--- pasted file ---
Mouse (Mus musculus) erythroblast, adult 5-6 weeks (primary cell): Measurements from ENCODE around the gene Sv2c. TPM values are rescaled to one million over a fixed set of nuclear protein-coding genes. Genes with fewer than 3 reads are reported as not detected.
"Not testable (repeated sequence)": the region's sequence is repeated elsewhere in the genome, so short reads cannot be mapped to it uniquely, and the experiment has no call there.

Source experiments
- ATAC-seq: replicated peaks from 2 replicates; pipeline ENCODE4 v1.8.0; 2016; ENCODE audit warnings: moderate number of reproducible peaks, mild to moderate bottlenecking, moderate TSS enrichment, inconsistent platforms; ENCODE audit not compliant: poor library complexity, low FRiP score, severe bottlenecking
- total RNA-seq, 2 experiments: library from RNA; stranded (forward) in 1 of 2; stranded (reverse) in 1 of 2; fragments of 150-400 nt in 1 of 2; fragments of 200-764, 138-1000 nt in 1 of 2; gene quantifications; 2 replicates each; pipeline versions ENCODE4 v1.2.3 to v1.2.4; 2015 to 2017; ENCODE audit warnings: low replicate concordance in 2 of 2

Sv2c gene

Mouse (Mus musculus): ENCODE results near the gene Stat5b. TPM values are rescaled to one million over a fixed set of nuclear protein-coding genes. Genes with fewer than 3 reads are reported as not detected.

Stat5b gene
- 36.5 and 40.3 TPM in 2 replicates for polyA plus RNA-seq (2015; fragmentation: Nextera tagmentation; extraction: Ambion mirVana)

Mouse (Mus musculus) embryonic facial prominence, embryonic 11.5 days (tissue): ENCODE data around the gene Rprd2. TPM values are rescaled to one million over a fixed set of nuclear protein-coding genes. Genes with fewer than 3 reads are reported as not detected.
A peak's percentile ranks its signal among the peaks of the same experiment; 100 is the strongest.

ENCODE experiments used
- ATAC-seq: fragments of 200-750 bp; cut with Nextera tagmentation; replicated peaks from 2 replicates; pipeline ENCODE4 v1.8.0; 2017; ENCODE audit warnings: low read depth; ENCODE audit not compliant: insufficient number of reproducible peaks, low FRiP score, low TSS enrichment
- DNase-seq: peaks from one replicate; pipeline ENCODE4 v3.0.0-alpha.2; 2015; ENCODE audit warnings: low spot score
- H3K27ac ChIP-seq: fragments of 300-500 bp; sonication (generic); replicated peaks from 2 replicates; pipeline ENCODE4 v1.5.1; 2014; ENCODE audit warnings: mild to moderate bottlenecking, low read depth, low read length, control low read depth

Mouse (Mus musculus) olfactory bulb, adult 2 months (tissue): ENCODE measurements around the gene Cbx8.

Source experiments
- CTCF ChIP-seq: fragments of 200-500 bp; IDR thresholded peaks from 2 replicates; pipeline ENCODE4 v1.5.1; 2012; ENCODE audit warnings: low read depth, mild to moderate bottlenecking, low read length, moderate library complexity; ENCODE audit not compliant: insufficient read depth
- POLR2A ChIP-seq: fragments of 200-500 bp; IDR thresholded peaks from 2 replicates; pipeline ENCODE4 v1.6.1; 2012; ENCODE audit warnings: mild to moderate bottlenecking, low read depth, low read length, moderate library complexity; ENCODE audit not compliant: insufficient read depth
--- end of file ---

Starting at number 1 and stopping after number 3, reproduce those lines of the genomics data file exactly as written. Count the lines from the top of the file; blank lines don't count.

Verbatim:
Mouse (Mus musculus) erythroblast, adult 5-6 weeks (primary cell): Measurements from ENCODE around the gene Sv2c. TPM values are rescaled to one million over a fixed set of nuclear protein-coding genes. Genes with fewer than 3 reads are reported as not detected.
"Not testable (repeated sequence)": the region's sequence is repeated elsewhere in the genome, so short reads cannot be mapped to it uniquely, and the experiment has no call there.

Source experiments